Hélène Demetriades’ The Plumb Line is a magnificent, soaring testament to the tenacity of the human spirit. These are powerful, visionary poems, attentive to the body and the dark and tender places of the soul. They probe our closest human relationships, and are both raw to harm, and deeply compassionate. By the end of The Plumb Line I found myself inspired and consoled by the human capacity for love, which is something beyond forgiveness, and by the power of poetry to interrogate, transcend and transform.
In these poems, the things of this world—’Persian rugs on parquet floors’, ‘a trough full of tadpoles’, ‘a gush-rock stream’—are imbued with an other-worldly richness. At the same time, the poems struggle and are grounded in the ordeals of childhood and growing up. The reader dips into this rich world with awe and wonder, ‘dangling our legs’, with the speaker of these poems, ‘in eternity’.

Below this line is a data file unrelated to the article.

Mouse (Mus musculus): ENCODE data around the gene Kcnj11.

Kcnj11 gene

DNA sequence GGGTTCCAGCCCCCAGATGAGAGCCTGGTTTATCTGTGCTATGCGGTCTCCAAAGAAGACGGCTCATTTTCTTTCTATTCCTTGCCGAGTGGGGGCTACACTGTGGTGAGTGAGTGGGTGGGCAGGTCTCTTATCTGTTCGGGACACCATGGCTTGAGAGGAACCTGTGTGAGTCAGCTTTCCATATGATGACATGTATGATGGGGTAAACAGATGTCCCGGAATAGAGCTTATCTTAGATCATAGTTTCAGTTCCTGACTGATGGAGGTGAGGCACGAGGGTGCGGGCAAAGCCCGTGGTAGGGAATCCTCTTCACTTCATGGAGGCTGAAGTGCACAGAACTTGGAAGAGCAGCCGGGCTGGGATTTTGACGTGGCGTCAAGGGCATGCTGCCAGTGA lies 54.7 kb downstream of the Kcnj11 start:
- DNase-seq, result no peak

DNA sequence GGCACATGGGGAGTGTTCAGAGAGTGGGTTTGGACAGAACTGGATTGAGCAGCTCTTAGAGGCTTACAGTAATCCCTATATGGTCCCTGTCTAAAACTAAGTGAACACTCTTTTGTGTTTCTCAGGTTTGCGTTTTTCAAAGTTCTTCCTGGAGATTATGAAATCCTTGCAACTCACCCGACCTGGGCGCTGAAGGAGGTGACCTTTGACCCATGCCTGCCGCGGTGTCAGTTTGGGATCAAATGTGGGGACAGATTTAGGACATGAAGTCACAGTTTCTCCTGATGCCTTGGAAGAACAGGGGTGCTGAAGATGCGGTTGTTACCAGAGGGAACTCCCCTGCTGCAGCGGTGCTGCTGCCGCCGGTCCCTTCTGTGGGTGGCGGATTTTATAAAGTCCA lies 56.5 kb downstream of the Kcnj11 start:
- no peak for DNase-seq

Hélène Demetriades’ courageous, gendered poems in The Plumb Line question how women are seen and not seen. Love and compassion float above a powerful undertow of violence and unease.
This is no fairy tale, the ogre is an only too real father, the pages ‘filled with his bounty and tyranny’. The fragility of childhood is laid bare in powerful poems that spare nothing in their startling physicality. A daughter performs a kind of alchemy and remarkably a love ‘scented with lavender buds’ survives the stoniest of grounds.